The conference opened with an exhibit of paintings by Cuban children dedicated to the five imprisoned men. Over two days, participants held plenary sessions and workshops to share experiences and discuss how to advance the defense campaign. Conference delegates also joined some 3,000 Holguín residents for a rally calling on the U.S. government to release “our five heroes,” as they are popularly known here. Among the speakers were Alarcón; Ailí Labañino, daughter of Ramón; and Alicia Jrapko from the U.S. office of the International Committee for the Freedom of the Cuban Five. Jrapko spoke on the importance of the support for the campaign already won in the United States.  
Discussions with Holguín residents
On the final day delegates divided up into groups that traveled to towns across Holguín Province to exchange experiences with local residents on the fight to release the Cuban Five and learn more about working people’s 50-year history of resistance here to Washington’s war against the Cuban Revolution. In the coastal village of Boca de Samá, participants learned about an armed attack in 1971 by CIA-organized counterrevolutionaries in which two people were killed and others severely injured.

Further exchanges took place that evening in the working-class district of Alcides Pino in the city of Holguín, hosted by the local Committees for the Defense of the Revolution. Residents told of the enormous progress, thanks to their collective efforts, in rebuilding homes and other facilities since last year’s devastating Hurricane Ike.

The plenary sessions featured remarks by several relatives of the imprisoned Cubans who have been at the forefront of the campaign for their release. They included Irma Sehwerert, mother of René González; Adriana Pérez, wife of Gerardo Hernández; Mirtha Rodríguez, mother of Antonio Guerrero; and Olga Salanueva, wife of René González.  
December 8 resentencing hearings
A focal point of the conference was the recent federal court hearing in Miami at which Guerrero’s sentence was reduced. Last year a federal appeals court in Atlanta threw out the life sentences given Guerrero and Labañino, as well as Fernando González’s 19-year prison term, ruling that the sentences exceeded federal guidelines for the crimes the three had been convicted of. At the hearing for Guerrero, the U.S. government asked that his sentence be reduced to 20 years. The judge rejected that recommendation and gave Guerrero 21 years and 10 months. Resentencing hearings for the other two men are scheduled for December 8.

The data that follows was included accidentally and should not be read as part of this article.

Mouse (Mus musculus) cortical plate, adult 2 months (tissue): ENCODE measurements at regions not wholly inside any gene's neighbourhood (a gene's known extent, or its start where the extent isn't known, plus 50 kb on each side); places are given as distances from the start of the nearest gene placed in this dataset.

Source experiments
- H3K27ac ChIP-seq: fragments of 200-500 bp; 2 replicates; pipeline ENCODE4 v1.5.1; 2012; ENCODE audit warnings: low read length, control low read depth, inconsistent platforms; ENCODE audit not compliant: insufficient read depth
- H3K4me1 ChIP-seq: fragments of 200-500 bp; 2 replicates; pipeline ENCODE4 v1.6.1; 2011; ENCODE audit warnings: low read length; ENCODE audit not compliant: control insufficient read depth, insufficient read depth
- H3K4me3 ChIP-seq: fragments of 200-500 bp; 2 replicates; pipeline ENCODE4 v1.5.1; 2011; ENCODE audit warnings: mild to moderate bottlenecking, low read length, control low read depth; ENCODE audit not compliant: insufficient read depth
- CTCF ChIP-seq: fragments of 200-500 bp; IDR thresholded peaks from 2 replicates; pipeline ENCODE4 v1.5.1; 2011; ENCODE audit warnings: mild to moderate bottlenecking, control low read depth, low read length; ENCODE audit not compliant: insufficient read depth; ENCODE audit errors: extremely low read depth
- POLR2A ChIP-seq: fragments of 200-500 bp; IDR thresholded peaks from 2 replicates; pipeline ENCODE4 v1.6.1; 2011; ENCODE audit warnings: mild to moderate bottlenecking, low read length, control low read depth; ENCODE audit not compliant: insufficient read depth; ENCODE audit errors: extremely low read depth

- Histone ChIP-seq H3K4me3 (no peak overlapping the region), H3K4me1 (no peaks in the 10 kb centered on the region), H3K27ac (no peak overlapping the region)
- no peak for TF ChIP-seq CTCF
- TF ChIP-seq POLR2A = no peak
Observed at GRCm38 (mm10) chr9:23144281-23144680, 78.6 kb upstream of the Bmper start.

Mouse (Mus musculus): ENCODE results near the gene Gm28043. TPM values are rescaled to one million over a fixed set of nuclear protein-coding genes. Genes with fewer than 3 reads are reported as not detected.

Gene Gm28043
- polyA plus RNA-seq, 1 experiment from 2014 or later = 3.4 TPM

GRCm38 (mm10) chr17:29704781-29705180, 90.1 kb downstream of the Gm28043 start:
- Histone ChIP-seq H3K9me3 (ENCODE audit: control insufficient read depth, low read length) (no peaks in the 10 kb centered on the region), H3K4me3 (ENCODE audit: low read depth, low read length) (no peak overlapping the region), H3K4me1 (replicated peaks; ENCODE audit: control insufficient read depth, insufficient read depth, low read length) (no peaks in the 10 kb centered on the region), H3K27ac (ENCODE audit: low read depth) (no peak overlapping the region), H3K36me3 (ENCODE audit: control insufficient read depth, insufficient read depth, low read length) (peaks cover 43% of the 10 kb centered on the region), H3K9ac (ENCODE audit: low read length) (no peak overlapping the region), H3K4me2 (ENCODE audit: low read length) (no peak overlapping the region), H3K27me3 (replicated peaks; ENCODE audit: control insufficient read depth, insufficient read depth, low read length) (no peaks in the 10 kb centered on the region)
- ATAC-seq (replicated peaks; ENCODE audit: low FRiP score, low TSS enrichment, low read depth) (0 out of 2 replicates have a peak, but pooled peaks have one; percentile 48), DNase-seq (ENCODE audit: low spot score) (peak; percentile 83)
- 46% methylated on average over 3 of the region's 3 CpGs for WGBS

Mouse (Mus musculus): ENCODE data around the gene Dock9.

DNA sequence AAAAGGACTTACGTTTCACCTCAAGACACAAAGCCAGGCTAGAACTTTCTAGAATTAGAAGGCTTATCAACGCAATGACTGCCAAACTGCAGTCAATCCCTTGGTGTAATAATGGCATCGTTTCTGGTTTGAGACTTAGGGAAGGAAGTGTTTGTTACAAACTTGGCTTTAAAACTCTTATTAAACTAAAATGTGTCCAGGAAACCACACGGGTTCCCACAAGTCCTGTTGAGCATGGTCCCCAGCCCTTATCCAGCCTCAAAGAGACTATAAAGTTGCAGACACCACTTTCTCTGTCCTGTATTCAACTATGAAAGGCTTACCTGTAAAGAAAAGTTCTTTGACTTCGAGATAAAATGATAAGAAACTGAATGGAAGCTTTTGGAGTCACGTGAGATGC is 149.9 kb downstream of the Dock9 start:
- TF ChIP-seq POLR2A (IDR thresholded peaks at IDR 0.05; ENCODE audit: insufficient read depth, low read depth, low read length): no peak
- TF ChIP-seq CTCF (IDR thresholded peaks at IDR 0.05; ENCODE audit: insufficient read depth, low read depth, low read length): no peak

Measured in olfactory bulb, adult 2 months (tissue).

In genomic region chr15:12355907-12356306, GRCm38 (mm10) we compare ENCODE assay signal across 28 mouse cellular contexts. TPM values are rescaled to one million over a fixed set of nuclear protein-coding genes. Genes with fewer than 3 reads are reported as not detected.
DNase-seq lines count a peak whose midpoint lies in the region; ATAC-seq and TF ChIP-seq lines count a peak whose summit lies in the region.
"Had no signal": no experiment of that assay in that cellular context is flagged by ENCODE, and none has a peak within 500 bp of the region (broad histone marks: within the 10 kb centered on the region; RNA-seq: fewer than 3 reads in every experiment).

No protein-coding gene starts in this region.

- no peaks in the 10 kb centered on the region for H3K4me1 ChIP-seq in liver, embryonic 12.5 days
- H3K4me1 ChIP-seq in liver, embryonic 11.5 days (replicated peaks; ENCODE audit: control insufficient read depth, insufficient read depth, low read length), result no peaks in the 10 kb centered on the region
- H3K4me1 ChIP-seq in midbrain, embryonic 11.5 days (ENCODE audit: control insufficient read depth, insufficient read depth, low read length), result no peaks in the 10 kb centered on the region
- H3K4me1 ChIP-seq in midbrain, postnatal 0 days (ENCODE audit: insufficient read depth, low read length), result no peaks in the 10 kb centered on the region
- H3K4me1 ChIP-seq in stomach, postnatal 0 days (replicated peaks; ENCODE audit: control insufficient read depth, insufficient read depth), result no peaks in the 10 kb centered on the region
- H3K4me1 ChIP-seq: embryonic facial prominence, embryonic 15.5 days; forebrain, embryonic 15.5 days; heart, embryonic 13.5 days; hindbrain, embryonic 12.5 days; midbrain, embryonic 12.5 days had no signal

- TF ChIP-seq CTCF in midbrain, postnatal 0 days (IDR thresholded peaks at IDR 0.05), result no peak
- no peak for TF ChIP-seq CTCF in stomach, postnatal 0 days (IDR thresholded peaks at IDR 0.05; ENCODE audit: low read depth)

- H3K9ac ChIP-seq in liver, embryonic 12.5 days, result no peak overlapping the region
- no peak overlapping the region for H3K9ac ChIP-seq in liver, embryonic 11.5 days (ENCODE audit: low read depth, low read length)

During one session a delegate from the Basque region in France asked why Guerrero’s attorneys had struck a deal with federal prosecutors on a 20-year sentence. Adriana Pérez and Mirtha Rodríguez each explained that the only agreement was to recommend to the judge something less than federal sentencing guidelines called for, and that there was no admission of guilt and no contrition on Guerrero’s part. Rodríguez noted that the Atlanta court order opened a breach through which the campaign to free the five can be further advanced. In his remarks at the conference, Alarcón said there was no justice in the reduced sentence given to Guerrero but the government’s request registered a new stage in the international campaign to free the five.

The closing session, chaired by ICAP president Kenia Serrano, adopted a final declaration and plan of action. It called for intensifying and expanding the campaign on all fronts, and noted several important upcoming dates including December 8, to demand immediate release of the Cuban Five and the granting of U.S. visas to Adriana Pérez and Olga Salanueva, who have repeatedly been denied the right to visit their husbands.